China is building power plants in Pakistan.[1] It is mapping out train lines in Eastern Europe,[2] buying up international ports,[3] and creating new railway networks in Sub-Saharan Africa.[4] All across the globe, thousands of major infrastructure projects are being spearheaded by China, comprising investments that add up to hundreds of billions of dollars.

Last year, China formally introduced what is being called “the world’s biggest building project”: the colossal, and colossally ambitious, ‘One Belt, One Road’ initiative. Launched in 2013 but officially introduced at the Belt and Road Forum last May, which was attended by 29 heads of state and delegates from 130 countries, it has received an enormous amount of both praise and scrutiny since. “No other policy in the world has launched as many global debates, with both serious doubts and some enthusiasm seen from academics, policymakers, and entrepreneurs.”[5]

As its name suggests, One Belt, One Road (OBOR) has two arms to its ambitions. “[T]he Silk Road Economic Belt (One Belt) aspires to connect China with Central Asia, South East Asia, South Asia, Russia, and Europe by land,”[6] while the 21st Century Maritime Silk Road (One Road), “links China’s coastal regions with Southeast and South Asia, the South Pacific, the Middle East, and Eastern Africa.”[7] Both explicitly evoke the romance of ancient Silk Road trading routes, and also cleverly allude to the heights of Imperial China’s power and global influence. So far, upwards of 60 countries have expressed interest in participating in the initiative.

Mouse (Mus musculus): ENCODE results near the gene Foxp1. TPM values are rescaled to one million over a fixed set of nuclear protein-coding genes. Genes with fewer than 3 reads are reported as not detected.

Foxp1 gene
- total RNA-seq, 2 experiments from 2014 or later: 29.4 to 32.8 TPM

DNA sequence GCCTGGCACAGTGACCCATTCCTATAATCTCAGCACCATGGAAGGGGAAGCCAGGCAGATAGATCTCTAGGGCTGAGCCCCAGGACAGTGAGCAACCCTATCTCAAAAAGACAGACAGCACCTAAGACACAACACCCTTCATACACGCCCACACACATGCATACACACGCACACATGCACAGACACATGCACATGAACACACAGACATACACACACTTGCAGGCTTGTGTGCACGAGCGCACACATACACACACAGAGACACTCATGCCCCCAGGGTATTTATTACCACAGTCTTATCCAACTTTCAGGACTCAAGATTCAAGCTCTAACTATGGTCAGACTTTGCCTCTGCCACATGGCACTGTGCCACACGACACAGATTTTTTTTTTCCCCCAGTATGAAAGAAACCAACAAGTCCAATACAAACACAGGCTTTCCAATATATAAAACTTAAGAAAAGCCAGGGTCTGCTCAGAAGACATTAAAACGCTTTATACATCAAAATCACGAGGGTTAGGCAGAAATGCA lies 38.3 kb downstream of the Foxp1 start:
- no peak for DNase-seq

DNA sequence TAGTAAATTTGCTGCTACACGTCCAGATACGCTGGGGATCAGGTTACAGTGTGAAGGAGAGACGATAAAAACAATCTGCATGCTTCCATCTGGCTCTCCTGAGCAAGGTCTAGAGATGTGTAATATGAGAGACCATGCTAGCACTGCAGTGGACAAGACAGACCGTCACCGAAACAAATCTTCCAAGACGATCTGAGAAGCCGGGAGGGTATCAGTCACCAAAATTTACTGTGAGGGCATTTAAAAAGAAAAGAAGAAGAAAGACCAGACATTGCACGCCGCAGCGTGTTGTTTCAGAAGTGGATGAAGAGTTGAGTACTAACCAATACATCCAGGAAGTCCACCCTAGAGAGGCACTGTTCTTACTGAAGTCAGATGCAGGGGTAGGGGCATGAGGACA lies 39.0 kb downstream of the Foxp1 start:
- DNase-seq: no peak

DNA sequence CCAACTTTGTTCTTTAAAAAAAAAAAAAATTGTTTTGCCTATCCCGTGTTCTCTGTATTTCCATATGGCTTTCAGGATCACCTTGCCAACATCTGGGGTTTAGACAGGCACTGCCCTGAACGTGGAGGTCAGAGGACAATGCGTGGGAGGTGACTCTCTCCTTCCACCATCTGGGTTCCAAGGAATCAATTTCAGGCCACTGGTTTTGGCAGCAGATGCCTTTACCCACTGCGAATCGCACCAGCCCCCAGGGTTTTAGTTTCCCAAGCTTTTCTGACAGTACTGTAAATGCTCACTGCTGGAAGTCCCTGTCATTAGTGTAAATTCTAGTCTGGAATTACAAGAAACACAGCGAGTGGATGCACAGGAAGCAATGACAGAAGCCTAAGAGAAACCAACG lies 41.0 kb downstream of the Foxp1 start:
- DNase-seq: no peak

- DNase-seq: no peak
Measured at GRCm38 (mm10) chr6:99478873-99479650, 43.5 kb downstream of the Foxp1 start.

"The size of China-sponsored projects means this corresponds to 31% of the total global infrastructure project value."

It’s hard to overstate the enormity of OBOR’s scale. “The massive infrastructure projects, along with hundreds of others across Asia, Africa and Europe, form the backbone of China’s ambitious economic and geopolitical agenda. President Xi Jinping of China is literally and figuratively forging ties, creating new markets for the country’s construction companies and exporting its model of state-led development in a quest to create deep economic connections and strong diplomatic relationships.”[8]

Or, to put it another way, “[T]he plan has the potential to massively overshadow the US’ post-war Marshall reconstruction plan, involving about 65% of the world’s population, one-third of its GDP and helping to move about a quarter of all its goods and services. Some describe Xi’s scheme as the biggest development push in history.”[9]

Now, “From Mongolia to Malaysia, Thailand to Turkmenistan and Indonesia to Iran, a slew of Chinese projects, including power plants, solar farms, motorways, bridges, ports and high-speed rail links, are set to be built with support from China’s banks and work force.”[10] Even in the UK, China is “financing more than a third of the $23.7 billion cost of the Hinkley Point C nuclear power plant, on the Somerset coast […] The project, in a major western economy, was added to the Belt and Road plan to give added prestige.”[11]

Beyond the stricter limits of OBOR, China is additionally involved in an enormous number of other international projects. “Projects around the world with Chinese contractor involvement make up 16% of the global total by project number, but the size of China-sponsored projects means this corresponds to 31% of the total global infrastructure project value, which is $17.1 trillion as of 2017.”[12]

But it isn’t just the rest of the world that China is overhauling. Indeed, “another key feature of OBOR often ignored by pundits is the supremacy of domestic interests. This initiative is designed mostly to consume China’s excessive industrial capacity, to secure its long-term energy supply,” and to secure its borders.[13]